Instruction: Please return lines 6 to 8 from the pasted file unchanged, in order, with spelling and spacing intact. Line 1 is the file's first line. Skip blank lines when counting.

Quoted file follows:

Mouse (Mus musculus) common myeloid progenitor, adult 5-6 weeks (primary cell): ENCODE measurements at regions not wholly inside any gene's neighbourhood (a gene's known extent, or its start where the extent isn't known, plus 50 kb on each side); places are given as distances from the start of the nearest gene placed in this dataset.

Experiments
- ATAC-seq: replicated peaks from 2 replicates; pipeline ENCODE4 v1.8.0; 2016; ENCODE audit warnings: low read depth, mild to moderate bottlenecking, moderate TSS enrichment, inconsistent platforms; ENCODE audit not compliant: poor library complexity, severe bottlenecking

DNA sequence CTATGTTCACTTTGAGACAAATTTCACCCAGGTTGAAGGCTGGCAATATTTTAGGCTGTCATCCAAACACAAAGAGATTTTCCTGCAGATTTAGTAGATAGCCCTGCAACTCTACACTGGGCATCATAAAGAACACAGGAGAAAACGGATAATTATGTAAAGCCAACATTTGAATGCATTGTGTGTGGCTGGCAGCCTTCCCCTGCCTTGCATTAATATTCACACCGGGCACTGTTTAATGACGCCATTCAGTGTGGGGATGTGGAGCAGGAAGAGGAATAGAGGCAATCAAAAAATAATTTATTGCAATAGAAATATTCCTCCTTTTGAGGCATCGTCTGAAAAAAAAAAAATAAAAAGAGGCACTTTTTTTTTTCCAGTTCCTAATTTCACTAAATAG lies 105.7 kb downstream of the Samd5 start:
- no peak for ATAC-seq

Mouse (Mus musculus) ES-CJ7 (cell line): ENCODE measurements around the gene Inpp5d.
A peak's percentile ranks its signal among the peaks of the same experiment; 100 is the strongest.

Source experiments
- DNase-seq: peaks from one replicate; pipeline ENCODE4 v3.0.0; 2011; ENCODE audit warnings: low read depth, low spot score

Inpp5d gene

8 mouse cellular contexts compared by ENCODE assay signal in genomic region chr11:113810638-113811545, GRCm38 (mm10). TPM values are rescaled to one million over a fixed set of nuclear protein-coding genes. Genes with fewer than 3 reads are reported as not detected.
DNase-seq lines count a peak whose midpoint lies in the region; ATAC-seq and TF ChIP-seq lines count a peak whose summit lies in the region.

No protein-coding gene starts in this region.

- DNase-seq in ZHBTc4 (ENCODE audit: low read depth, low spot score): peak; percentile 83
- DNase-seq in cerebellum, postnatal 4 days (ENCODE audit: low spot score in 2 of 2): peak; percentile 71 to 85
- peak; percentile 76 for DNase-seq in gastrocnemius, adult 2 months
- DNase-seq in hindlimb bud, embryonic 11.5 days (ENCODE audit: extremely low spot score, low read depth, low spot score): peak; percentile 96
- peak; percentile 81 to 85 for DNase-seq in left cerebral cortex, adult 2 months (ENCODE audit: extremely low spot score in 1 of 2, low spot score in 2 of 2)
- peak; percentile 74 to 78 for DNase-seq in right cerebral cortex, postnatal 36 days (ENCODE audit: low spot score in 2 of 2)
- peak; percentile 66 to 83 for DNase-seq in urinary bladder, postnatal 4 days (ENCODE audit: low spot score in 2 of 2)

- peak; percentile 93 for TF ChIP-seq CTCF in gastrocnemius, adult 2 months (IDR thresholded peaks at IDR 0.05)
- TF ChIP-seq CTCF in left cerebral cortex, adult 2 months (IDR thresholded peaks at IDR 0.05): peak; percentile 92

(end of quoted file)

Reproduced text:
Mouse (Mus musculus) ES-CJ7 (cell line): ENCODE measurements around the gene Inpp5d.
A peak's percentile ranks its signal among the peaks of the same experiment; 100 is the strongest.

Source experiments